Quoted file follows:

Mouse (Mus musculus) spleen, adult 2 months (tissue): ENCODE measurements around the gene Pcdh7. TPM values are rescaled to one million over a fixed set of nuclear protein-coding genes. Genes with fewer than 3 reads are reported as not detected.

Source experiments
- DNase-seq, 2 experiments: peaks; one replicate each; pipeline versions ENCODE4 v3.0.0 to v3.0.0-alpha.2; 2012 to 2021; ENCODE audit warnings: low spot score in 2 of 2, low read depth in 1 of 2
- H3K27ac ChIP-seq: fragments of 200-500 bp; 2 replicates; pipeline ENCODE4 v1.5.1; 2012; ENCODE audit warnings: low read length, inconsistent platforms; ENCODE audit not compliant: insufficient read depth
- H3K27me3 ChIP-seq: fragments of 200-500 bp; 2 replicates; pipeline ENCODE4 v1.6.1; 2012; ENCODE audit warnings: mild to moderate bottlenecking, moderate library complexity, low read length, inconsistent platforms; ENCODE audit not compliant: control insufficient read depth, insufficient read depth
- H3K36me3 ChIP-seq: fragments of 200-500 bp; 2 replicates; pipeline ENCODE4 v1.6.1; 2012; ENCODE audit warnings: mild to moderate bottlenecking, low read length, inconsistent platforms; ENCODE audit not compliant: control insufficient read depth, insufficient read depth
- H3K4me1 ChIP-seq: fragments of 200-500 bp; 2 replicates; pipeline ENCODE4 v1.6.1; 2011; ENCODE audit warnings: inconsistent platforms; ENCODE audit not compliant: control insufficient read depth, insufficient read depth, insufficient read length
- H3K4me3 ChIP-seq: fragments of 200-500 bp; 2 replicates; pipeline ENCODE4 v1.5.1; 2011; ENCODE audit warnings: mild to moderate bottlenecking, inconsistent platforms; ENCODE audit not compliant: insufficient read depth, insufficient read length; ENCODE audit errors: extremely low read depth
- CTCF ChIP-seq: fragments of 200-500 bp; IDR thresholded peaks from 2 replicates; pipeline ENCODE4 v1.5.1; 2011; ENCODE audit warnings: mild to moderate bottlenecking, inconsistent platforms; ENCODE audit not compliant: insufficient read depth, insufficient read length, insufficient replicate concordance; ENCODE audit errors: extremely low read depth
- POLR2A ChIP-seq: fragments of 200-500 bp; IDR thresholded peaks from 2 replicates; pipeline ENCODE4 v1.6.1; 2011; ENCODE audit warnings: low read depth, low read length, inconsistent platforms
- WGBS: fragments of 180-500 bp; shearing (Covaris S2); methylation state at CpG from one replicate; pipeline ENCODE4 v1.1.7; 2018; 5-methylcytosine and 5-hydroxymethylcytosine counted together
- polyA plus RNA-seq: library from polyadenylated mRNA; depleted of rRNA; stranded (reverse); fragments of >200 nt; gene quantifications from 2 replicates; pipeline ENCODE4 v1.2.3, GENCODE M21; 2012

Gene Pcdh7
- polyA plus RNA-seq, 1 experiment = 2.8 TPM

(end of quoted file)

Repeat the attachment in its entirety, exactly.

Mouse (Mus musculus) spleen, adult 2 months (tissue): ENCODE measurements around the gene Pcdh7. TPM values are rescaled to one million over a fixed set of nuclear protein-coding genes. Genes with fewer than 3 reads are reported as not detected.

Source experiments
- DNase-seq, 2 experiments: peaks; one replicate each; pipeline versions ENCODE4 v3.0.0 to v3.0.0-alpha.2; 2012 to 2021; ENCODE audit warnings: low spot score in 2 of 2, low read depth in 1 of 2
- H3K27ac ChIP-seq: fragments of 200-500 bp; 2 replicates; pipeline ENCODE4 v1.5.1; 2012; ENCODE audit warnings: low read length, inconsistent platforms; ENCODE audit not compliant: insufficient read depth
- H3K27me3 ChIP-seq: fragments of 200-500 bp; 2 replicates; pipeline ENCODE4 v1.6.1; 2012; ENCODE audit warnings: mild to moderate bottlenecking, moderate library complexity, low read length, inconsistent platforms; ENCODE audit not compliant: control insufficient read depth, insufficient read depth
- H3K36me3 ChIP-seq: fragments of 200-500 bp; 2 replicates; pipeline ENCODE4 v1.6.1; 2012; ENCODE audit warnings: mild to moderate bottlenecking, low read length, inconsistent platforms; ENCODE audit not compliant: control insufficient read depth, insufficient read depth
- H3K4me1 ChIP-seq: fragments of 200-500 bp; 2 replicates; pipeline ENCODE4 v1.6.1; 2011; ENCODE audit warnings: inconsistent platforms; ENCODE audit not compliant: control insufficient read depth, insufficient read depth, insufficient read length
- H3K4me3 ChIP-seq: fragments of 200-500 bp; 2 replicates; pipeline ENCODE4 v1.5.1; 2011; ENCODE audit warnings: mild to moderate bottlenecking, inconsistent platforms; ENCODE audit not compliant: insufficient read depth, insufficient read length; ENCODE audit errors: extremely low read depth
- CTCF ChIP-seq: fragments of 200-500 bp; IDR thresholded peaks from 2 replicates; pipeline ENCODE4 v1.5.1; 2011; ENCODE audit warnings: mild to moderate bottlenecking, inconsistent platforms; ENCODE audit not compliant: insufficient read depth, insufficient read length, insufficient replicate concordance; ENCODE audit errors: extremely low read depth
- POLR2A ChIP-seq: fragments of 200-500 bp; IDR thresholded peaks from 2 replicates; pipeline ENCODE4 v1.6.1; 2011; ENCODE audit warnings: low read depth, low read length, inconsistent platforms
- WGBS: fragments of 180-500 bp; shearing (Covaris S2); methylation state at CpG from one replicate; pipeline ENCODE4 v1.1.7; 2018; 5-methylcytosine and 5-hydroxymethylcytosine counted together
- polyA plus RNA-seq: library from polyadenylated mRNA; depleted of rRNA; stranded (reverse); fragments of >200 nt; gene quantifications from 2 replicates; pipeline ENCODE4 v1.2.3, GENCODE M21; 2012

Gene Pcdh7
- polyA plus RNA-seq, 1 experiment = 2.8 TPM